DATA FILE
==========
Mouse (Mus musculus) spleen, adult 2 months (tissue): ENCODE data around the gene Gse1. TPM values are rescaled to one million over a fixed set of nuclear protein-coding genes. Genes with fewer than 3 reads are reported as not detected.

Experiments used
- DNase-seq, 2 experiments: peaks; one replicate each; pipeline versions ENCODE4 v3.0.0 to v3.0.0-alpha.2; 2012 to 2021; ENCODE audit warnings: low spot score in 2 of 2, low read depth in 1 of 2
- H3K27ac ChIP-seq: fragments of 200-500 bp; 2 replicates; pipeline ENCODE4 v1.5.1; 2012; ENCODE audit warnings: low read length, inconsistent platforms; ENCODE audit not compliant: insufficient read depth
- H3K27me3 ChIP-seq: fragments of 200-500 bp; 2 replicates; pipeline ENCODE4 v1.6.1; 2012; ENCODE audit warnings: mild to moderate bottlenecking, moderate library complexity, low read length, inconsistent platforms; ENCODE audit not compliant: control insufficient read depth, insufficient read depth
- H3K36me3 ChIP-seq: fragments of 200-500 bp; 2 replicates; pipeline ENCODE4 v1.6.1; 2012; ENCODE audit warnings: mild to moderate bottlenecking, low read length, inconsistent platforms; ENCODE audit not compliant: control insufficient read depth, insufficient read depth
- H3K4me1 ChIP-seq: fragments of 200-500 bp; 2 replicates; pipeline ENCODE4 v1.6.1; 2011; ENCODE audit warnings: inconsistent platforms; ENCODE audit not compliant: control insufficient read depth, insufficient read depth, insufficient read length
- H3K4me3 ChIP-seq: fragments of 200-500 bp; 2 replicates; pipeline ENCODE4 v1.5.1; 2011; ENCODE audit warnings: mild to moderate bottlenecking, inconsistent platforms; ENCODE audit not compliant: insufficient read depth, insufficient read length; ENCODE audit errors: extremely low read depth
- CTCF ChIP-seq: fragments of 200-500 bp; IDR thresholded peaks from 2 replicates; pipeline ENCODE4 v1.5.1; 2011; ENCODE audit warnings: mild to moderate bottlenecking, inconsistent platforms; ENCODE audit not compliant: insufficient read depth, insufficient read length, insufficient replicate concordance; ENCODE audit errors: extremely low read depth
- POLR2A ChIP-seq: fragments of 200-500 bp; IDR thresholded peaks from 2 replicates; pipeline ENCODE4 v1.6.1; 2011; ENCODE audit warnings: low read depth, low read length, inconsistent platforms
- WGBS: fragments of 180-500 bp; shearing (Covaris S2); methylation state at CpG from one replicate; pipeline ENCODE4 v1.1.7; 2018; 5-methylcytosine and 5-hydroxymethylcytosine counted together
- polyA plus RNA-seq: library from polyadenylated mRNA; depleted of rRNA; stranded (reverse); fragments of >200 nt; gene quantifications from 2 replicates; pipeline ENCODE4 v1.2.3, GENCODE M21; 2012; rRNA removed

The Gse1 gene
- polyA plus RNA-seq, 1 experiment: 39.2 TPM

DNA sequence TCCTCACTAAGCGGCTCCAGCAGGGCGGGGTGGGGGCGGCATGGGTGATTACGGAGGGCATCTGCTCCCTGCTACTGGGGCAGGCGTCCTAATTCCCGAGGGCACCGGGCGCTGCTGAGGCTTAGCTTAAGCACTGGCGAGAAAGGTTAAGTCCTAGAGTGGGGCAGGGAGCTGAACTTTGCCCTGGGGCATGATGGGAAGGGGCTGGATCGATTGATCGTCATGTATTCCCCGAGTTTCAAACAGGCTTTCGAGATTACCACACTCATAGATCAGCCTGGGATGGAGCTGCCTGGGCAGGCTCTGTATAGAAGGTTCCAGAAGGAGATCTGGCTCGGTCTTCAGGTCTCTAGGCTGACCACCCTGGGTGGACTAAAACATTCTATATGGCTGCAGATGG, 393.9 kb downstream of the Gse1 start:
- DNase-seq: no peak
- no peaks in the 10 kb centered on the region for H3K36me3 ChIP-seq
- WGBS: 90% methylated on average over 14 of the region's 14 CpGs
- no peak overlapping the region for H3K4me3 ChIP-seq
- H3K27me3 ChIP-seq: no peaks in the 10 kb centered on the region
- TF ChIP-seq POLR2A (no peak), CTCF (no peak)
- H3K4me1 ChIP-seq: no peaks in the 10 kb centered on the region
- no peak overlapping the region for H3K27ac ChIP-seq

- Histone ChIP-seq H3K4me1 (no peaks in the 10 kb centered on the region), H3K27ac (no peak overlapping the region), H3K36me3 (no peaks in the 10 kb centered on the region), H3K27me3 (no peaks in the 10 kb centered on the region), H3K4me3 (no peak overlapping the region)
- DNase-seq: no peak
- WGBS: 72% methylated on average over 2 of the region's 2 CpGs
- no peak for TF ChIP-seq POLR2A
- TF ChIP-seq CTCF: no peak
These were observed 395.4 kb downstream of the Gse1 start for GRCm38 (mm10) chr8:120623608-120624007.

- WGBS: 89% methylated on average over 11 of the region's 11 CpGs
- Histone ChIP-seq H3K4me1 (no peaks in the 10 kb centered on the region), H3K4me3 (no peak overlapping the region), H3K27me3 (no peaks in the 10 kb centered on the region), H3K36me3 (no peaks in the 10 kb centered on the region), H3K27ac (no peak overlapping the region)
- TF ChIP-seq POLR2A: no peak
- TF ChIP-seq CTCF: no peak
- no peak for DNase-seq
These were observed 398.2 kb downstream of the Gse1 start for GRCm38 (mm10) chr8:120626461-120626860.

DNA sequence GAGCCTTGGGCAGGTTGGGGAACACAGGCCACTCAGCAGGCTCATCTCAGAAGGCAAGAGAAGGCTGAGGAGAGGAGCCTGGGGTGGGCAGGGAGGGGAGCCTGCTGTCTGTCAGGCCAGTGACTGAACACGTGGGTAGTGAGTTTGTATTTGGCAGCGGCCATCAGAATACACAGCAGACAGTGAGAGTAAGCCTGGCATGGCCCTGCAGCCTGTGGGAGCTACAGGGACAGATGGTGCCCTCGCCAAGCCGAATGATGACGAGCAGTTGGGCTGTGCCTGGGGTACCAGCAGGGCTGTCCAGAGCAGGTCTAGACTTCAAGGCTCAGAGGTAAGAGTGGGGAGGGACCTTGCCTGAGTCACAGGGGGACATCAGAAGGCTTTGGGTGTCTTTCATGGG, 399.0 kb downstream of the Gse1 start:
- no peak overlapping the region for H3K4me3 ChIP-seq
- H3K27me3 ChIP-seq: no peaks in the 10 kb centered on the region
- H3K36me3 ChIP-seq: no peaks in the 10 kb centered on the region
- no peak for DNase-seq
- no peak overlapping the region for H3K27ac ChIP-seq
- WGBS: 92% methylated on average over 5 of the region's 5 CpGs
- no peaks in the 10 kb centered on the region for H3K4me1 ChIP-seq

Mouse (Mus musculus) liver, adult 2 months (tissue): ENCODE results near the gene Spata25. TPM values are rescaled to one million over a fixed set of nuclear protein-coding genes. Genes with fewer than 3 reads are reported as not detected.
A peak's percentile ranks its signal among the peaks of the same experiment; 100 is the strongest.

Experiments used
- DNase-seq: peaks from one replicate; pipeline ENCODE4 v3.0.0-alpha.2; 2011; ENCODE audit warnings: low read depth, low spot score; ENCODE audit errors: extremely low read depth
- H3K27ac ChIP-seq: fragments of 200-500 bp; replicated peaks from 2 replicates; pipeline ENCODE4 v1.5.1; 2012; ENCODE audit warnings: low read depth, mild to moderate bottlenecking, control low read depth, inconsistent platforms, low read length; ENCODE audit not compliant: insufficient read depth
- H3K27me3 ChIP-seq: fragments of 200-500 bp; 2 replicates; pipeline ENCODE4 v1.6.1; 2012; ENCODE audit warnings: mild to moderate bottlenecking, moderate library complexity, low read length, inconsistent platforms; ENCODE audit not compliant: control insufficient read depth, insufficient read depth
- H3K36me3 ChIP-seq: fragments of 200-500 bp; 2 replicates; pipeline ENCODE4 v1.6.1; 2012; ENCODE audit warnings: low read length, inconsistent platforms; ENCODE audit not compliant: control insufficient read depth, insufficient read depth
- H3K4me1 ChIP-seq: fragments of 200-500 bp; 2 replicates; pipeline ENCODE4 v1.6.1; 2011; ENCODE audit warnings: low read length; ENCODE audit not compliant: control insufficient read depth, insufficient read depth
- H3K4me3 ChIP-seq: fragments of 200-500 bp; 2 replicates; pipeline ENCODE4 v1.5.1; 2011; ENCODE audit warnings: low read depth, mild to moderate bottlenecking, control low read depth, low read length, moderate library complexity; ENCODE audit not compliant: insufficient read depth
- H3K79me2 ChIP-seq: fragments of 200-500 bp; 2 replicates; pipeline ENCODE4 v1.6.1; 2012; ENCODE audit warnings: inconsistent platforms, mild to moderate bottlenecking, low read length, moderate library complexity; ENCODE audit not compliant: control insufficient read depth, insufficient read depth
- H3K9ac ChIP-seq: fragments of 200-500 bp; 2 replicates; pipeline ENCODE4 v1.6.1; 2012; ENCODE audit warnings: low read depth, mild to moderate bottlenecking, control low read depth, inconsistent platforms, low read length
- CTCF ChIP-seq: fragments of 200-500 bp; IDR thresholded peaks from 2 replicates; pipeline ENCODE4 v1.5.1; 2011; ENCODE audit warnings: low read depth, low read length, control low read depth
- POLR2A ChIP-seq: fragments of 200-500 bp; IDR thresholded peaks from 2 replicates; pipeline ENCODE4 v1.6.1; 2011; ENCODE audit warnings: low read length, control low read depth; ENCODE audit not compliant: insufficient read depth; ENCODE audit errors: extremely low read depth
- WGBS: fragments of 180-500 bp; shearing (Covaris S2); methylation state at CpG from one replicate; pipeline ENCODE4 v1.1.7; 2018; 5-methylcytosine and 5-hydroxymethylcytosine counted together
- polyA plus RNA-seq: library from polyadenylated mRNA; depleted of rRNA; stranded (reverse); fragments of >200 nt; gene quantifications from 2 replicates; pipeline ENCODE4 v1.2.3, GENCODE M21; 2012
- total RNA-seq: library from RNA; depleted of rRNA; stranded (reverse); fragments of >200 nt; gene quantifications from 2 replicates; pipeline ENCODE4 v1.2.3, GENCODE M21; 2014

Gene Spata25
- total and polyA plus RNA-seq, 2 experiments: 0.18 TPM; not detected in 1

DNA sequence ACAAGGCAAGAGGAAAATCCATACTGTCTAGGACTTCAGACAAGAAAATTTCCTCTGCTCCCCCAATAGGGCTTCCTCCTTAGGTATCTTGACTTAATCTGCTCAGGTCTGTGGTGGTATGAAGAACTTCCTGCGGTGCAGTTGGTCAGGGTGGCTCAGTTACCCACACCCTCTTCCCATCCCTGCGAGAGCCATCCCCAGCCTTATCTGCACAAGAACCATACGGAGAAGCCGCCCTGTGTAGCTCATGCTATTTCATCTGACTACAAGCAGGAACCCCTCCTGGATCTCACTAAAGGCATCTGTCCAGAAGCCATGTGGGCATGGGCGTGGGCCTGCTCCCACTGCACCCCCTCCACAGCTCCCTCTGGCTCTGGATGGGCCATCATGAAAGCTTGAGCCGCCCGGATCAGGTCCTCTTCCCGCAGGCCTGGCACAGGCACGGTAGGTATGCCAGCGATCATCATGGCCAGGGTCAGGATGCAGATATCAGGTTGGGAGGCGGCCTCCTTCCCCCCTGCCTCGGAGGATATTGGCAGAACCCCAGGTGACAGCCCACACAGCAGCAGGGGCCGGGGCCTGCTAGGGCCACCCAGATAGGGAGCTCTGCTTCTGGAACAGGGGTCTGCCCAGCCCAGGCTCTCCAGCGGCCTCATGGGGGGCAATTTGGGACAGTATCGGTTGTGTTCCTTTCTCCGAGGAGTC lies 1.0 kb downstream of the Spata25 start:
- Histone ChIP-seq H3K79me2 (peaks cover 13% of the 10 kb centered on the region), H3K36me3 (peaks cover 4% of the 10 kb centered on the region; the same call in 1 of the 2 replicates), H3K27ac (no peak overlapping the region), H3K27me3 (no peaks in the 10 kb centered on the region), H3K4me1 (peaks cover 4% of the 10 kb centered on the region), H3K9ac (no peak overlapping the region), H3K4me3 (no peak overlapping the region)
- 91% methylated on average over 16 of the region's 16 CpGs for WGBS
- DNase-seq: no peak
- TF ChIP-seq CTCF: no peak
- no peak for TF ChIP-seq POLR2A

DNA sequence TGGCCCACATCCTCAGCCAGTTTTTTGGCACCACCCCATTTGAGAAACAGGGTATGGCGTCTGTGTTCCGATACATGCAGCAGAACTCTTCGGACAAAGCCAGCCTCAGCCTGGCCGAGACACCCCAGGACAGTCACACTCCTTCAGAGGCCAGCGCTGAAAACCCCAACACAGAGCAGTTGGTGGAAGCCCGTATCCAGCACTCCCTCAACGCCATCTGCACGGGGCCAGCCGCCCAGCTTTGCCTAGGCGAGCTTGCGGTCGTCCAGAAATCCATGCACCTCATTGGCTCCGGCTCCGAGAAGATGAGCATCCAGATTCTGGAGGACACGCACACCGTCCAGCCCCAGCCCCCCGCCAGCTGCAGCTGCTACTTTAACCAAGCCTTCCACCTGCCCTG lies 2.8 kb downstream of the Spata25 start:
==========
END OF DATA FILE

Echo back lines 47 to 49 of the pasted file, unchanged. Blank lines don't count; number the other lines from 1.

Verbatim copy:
- DNase-seq: peaks from one replicate; pipeline ENCODE4 v3.0.0-alpha.2; 2011; ENCODE audit warnings: low read depth, low spot score; ENCODE audit errors: extremely low read depth
- H3K27ac ChIP-seq: fragments of 200-500 bp; replicated peaks from 2 replicates; pipeline ENCODE4 v1.5.1; 2012; ENCODE audit warnings: low read depth, mild to moderate bottlenecking, control low read depth, inconsistent platforms, low read length; ENCODE audit not compliant: insufficient read depth
- H3K27me3 ChIP-seq: fragments of 200-500 bp; 2 replicates; pipeline ENCODE4 v1.6.1; 2012; ENCODE audit warnings: mild to moderate bottlenecking, moderate library complexity, low read length, inconsistent platforms; ENCODE audit not compliant: control insufficient read depth, insufficient read depth